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Lawyers for the Petaluma River Council said Commissioner Don Bennett should have recused himself from the 3-2 vote last week because of his February column in the Petaluma Argus-Courier entitled, ?Hysteria over the asphalt plant,? expressing support for the project.

In a letter to the commission, the lawyers called the May 21 decision invalid and demanded a new hearing before an unbiased tribunal.

?Mr. Bennett clearly showed his bias before the vote,? said River Council founder and former Petaluma City Councilman David Keller. ?He should have recused himself.?

Bennett denied any impropriety, saying he wrote the column after the commission had initially voted in favor of the project as a whole, and that a review of the issue by county counsel had determined his subsequent vote last week was legally appropriate.

The Board of Supervisors sent the Dutra project back to the commission for consideration of a narrow aspect ? a general plan amendment involving noise from off-loading river barges, Bennett said.

Bennett said he didn?t know the commission would be considering the project again and he didn?t feel obligated to abstain from voting, in part because his views were already known.

?I thought we were done with this puppy,? said Bennett, a freelance columnist and Petaluma resident. ?I thought, I?ll put in my two bits worth. Then the supervisors kicked it back.?

The proposal has been a hot-button issue, pitting environmentalists against developers and others involved with road building.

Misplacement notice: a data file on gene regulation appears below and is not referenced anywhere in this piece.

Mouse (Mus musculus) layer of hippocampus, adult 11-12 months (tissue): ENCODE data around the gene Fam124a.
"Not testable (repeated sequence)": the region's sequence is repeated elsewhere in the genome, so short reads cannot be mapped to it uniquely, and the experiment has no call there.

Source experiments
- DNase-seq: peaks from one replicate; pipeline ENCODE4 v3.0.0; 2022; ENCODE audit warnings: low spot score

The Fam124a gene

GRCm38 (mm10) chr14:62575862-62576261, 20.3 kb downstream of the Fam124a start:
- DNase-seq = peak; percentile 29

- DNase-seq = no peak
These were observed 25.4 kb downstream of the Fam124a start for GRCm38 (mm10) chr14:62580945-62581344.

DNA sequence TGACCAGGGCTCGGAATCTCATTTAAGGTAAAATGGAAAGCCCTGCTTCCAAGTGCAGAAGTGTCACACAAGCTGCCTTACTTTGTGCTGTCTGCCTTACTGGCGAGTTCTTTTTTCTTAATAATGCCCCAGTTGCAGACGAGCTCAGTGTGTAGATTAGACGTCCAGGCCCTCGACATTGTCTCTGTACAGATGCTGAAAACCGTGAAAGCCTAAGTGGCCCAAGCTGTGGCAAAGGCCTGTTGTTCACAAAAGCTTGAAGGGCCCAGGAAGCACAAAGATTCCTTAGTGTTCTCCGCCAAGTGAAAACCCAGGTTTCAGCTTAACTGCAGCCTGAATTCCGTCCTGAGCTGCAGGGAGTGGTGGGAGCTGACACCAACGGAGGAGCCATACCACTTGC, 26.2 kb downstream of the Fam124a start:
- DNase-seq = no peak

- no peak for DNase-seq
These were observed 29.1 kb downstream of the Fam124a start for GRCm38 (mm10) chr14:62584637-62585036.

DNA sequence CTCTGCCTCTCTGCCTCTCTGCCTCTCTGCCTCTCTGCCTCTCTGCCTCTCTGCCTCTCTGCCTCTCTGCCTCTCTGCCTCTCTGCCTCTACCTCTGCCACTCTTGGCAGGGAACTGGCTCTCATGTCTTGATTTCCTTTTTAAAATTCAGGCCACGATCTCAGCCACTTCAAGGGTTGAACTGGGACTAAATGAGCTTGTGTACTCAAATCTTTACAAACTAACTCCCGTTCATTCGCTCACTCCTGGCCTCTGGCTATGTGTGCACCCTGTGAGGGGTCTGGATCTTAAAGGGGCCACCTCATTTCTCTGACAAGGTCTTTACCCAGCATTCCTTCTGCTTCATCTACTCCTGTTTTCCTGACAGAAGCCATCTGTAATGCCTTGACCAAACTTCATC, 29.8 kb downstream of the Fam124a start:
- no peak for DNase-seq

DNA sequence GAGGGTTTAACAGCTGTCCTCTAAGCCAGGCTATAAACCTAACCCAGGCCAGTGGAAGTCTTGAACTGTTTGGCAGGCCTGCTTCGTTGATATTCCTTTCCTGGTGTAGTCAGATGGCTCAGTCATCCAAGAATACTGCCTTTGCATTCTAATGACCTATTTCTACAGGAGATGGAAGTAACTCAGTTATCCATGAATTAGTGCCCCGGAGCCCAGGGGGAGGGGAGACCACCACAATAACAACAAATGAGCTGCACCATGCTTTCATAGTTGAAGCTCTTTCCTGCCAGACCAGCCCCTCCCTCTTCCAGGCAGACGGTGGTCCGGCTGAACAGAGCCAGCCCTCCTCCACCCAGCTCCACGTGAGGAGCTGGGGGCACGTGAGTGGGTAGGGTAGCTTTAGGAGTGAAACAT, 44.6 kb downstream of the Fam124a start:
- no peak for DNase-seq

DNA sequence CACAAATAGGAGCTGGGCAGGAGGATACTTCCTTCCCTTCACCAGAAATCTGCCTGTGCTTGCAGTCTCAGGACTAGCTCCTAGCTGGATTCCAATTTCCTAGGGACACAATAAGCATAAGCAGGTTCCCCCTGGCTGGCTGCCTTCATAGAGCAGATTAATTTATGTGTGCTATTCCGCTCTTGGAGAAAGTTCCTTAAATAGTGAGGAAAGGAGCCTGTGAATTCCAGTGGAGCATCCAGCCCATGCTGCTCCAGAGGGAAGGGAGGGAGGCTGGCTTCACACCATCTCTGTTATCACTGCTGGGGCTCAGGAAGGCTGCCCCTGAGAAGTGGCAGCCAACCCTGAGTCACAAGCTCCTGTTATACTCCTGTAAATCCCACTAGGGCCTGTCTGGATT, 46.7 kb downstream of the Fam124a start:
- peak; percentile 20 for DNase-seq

Both sides have crowded into numerous public hearings. Supporters say the plant will provide a local source of construction materials while opponents say it it will spew odors and noise and pollute the nearby Petaluma River.

The project is to be discussed in a public forum today hosted by Assemblyman Jared Huffman, D-San Rafael.

Supervisors are expected to make a final decision June 9. In an earlier hearing, they gave the project preliminary approval.

However, Keller and his group said an alternate commissioner should be seated and the hearing on the matter should be held again.

Lawyers for his organization, Richard Drury and Michael Lozeau of Alameda, cited a state Court of Appeal decision in which bias was established, invalidating a decision, after a Southern California planning commissioner published a newspaper column attacking a project.

They said Bennett?s comments in the Feb. 4 Argus-Courier are ?far more extreme and far more biased.?

For example, they said, Bennett?s column said there was ?no evidence that the plant would pollute the air or stink up the place.? And they said Bennett dismissed critics, saying they behaved like developers were ?trying to install a defective Chernobyl-type nuclear power plant.?

Bennett ?has a right to say things, but as a public official he does not have a right to say things on matters in front of him,? Keller said.

?The question is, was he unbiased at time he voted,? Drury said. ?The evidence is clear he wasn?t.?

But David Hurst, chief deputy county counsel, said Bennett?s vote should stand. He said the appeal court case is based on different circumstances and does not apply.

When Bennett and other commissioners considered the barge noise issue, they were acting in a quasi-legislative capacity in considering a general plan amendment, Hurst said. In the Southern California case, commissioners were serving a quasi-judicial function on a permit application. Due process rights that Keller said were being violated by the op-ed piece don?t follow in broader, legislative matters, Hurst said.

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